WATCH: As the government seeks input on new prostitution laws, Vassy Kapelos reports they are racing to get new legislation in place fearing for what might happen in the meantime.
TORONTO – Two months since the Supreme Court struck down three prostitution-related prohibitions and gave Parliament one “buffer” year to come up with new legislation, prosecutors in some provinces are acting like the laws are already gone.
Prosecutors in Ontario and New Brunswick have stopped prosecuting crimes related to keeping a brothel, living on the avails of prostitution, and street soliciting.
Advocates for sex workers are pleased with the decision, but at least one MP is concerned that it’s setting a dangerous precedent.
“Basically what the provinces are doing now, is they’re cherry-picking the Criminal Code. So Canadians need to tell their elected people, keep the laws in place,” said Tory MP Joy Smith, who urged prosecutors in British Columbia to continue prosecuting the crimes. “That’s a very dangerous precedent to be set.”
Smith praised Alberta, where the deputy attorney-general issued a directive that the province would continue to prosecute prostitution-related offences within the confines of the landmark Bedford ruling.
Alberta Justice Minister Jonathan Denis said if they didn’t continue to prosecute the offences—like keeping a brothel—it would mean a “period of lawlessness.”
“It would not be unreasonable to foresee that you could see a brothel popping up in residential areas. It’s not unreasonable to see that you would even have human trafficking happening through this province,” Denis said. “And that’s not something that we’re willing to stand for in Alberta.”
British Columbia will also continue to prosecute the crimes in question on a case-by-case basis — until the federal government introduces legislation.
“I would say that the ball is clearly on the federal government’s lap to act as quickly as possible and bring in some new legislation that protects vulnerable people who are exploited as part of the sex trade,” said Denis.
And federal justice minister Peter MacKay said his department has been working to do just that: Drafting the sections of the criminal code to address the three laws “almost from the moment the Supreme Court issued its ruling.”
“We do intend to legislate in this area, make no mistake about it,” he said. “It’s not this government’s intention to leave that vulnerability, to leave that gap that was created by the Bedford decision.”
Sources tell Global News the new legislation may come as early as a few months, and MacKay suggested the legislative solution could be based on Canada’s examination of models like the Nordic model-which criminalizes the purchase but allows the sale of sexual services.
“But this will be a Canadian solution, and we believe it will withstand constitutional scrutiny, and most importantly it will protect the public.”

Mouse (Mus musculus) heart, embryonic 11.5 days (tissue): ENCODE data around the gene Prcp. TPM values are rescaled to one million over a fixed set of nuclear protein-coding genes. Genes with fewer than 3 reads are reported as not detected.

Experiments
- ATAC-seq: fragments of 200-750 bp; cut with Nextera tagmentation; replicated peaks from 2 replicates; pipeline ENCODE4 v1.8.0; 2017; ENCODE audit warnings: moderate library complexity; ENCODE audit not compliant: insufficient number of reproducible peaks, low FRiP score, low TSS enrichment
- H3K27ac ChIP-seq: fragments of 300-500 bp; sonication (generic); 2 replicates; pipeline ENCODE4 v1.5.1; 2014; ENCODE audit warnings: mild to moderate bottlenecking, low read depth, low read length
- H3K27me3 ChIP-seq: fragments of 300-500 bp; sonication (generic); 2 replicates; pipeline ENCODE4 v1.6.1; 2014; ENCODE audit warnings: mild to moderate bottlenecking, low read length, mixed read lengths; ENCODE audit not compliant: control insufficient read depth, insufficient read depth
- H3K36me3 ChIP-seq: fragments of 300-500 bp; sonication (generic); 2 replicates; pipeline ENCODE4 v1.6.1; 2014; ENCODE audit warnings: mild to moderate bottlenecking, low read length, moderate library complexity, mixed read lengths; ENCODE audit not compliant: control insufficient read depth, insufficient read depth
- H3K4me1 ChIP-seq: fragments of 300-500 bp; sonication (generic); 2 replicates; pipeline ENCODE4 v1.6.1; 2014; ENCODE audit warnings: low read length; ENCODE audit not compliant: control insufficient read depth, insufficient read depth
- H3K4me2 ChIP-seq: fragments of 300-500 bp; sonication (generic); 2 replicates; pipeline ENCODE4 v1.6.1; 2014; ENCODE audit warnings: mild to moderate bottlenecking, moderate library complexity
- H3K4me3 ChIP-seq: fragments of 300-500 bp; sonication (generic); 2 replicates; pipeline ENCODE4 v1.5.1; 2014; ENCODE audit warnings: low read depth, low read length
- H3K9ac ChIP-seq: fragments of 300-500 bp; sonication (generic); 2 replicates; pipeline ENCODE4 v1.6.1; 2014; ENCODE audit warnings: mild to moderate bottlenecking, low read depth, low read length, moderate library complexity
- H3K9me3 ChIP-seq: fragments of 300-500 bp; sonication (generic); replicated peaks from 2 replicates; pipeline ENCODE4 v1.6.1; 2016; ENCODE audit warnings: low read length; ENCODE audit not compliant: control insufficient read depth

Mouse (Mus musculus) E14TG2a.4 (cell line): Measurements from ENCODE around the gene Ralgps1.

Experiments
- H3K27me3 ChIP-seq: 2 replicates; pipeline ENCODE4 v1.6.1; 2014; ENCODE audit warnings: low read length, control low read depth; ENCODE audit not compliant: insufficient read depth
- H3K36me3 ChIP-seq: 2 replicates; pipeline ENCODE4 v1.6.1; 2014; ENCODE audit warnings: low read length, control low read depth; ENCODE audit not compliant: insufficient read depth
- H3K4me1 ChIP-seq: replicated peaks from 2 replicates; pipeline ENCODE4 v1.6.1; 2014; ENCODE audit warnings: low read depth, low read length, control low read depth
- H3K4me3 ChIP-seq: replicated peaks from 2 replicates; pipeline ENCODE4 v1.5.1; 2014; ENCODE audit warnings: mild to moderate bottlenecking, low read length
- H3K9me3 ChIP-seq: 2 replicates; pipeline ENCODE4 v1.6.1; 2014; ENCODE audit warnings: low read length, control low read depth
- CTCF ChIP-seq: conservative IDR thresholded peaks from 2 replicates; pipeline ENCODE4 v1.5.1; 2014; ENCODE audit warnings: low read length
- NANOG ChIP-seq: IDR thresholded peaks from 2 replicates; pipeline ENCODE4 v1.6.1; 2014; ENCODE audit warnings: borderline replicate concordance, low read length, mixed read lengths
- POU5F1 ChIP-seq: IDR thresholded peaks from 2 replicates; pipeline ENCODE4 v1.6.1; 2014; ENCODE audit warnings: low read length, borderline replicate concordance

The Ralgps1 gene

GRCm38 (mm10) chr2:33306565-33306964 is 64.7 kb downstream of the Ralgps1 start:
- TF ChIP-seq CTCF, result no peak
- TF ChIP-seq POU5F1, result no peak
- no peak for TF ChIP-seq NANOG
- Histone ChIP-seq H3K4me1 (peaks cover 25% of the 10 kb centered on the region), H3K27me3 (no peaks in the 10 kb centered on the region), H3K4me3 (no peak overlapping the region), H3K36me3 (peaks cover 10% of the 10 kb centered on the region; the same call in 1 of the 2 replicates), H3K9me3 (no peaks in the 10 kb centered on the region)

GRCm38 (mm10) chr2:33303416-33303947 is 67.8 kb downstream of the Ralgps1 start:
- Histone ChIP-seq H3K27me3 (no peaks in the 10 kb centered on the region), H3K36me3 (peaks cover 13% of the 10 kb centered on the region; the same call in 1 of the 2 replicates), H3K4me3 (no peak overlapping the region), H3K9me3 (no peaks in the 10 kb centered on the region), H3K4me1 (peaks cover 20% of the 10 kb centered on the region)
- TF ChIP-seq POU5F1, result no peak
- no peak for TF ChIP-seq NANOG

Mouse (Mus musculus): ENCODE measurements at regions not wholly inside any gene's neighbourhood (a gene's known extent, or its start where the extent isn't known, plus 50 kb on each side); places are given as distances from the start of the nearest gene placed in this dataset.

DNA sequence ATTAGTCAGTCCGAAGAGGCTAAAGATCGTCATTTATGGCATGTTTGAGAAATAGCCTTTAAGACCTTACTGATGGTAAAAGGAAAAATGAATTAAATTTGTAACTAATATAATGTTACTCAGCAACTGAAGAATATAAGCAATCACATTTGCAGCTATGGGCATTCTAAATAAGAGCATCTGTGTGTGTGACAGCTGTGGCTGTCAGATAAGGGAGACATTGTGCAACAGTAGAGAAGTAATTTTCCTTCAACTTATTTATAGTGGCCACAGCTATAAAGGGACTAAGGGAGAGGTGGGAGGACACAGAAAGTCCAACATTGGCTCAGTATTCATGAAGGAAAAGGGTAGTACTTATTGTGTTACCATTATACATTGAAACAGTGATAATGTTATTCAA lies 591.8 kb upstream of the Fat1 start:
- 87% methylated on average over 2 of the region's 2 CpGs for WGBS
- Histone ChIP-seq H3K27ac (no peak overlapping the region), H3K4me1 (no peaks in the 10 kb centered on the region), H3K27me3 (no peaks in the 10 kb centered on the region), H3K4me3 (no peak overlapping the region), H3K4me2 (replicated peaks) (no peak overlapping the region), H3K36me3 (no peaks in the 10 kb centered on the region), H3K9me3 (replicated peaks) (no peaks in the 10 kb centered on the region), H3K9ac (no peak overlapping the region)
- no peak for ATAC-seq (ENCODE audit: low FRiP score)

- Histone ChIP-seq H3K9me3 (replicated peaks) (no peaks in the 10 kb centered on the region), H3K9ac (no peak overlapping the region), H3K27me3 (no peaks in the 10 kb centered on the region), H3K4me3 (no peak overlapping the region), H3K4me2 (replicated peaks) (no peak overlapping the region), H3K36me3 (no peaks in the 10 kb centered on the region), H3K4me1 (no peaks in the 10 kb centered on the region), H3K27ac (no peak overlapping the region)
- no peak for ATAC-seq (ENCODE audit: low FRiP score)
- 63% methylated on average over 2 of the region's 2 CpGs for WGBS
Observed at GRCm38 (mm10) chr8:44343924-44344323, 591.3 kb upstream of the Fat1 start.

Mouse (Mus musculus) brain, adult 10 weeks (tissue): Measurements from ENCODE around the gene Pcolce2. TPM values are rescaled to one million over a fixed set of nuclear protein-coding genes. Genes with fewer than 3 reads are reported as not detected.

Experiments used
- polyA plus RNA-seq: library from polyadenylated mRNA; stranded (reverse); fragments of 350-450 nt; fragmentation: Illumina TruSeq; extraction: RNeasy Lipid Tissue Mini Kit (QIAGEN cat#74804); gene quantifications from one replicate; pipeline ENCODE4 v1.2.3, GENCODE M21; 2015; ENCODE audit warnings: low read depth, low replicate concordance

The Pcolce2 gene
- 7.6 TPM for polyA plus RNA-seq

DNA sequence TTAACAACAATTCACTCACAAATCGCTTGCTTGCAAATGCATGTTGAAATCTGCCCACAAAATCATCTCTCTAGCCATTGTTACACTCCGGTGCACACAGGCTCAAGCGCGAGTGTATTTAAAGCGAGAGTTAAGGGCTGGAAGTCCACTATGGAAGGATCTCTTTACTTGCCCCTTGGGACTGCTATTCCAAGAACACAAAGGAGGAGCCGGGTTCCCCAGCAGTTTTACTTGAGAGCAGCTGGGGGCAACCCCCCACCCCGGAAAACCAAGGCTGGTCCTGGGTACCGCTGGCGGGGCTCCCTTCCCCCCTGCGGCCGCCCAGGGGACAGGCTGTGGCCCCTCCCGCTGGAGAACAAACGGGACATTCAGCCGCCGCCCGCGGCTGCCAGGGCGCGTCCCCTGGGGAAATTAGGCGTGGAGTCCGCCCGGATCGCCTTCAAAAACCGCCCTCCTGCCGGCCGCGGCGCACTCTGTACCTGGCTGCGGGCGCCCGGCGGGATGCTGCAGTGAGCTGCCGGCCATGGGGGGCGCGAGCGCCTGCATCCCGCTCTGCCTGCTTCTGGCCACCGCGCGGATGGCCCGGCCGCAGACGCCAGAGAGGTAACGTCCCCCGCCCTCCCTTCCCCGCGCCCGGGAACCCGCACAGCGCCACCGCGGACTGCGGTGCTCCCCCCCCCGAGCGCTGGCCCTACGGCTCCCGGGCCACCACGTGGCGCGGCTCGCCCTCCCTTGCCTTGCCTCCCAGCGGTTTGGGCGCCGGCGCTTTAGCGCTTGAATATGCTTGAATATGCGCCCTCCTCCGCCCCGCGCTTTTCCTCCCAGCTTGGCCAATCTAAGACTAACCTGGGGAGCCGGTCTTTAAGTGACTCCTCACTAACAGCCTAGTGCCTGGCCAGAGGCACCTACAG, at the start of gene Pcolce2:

Sex worker advocate Katrina Pacey doesn’t think the Nordic model is the right way to protect Canada’s sex workers. She hopes the federal government will look at the court’s findings and understand their rationale for striking down the three laws as unconstitutional.
Pacey, litigation director at Pivot Legal Society in Vancouver, works closely with sex workers. They’ve told her the so-called Nordic model would continue to cost lives.
“It will continue to both put sex workers in egregious danger, at risk of very, very serious violence and murder, and create very significant human rights violations and probably land back in court,” she said. “So we hope to not have to go back to court to litigate further based on what the government proposes.”
Criminology professor Christine Bruckert said there’s no indication that decriminalizing sex work will cause an increase in prostitution, such as Alberta’s concern that brothels would be popping up on residential streets.
“New Zealand has shown us that when they decriminalized prostitution 10 years ago, there’s no evidence that there’s more brothels, more street-based sex workers,” said Bruckert, who is also a board member of POWER—a sex worker rights group in Ottawa.
She wants the government to follow through “in the spirit of the decision that was rendered in Bedford.” That’s something she doesn’t think the Nordic model can offer.
Bruckert said sex workers under that model continue to experience violence, and some in Sweden are at risk of being evicted; still being criminalized under laws besides the sex purchase act.
“It’s the same sort of harms that we see in the current system, which is why we are calling for a ‘Made in Canada’ solution that puts sex workers’ human and labour rights first,” she said.
Pacey also hopes for a shift away from criminalization to one that takes a labour and employment issue perspective. Street workers have told her that the best way the government can support their economic choices is to make sure they have support services.
“What we hope is the government will listen to sex workers…really understand that criminalization in all its forms—when it’s targeting consensual adult sex work—is nothing but purely harmful and restrictive.”
Pacey suggests using the criminal law to target specific harms already pinpointed by other Criminal Code provisions.
“Whether it’s the assault provisions, or intimidation, or extortion or trafficking, underage people that are sexually exploited…There’s a range of provisions in the Criminal Code that provide the protections that sex workers are seeking,” she said. “Laws that just target prostitution just because prostitution is taking place, is not only not helpful to sex workers, it’s extremely harmful.”
With a report from Vassy Kapelos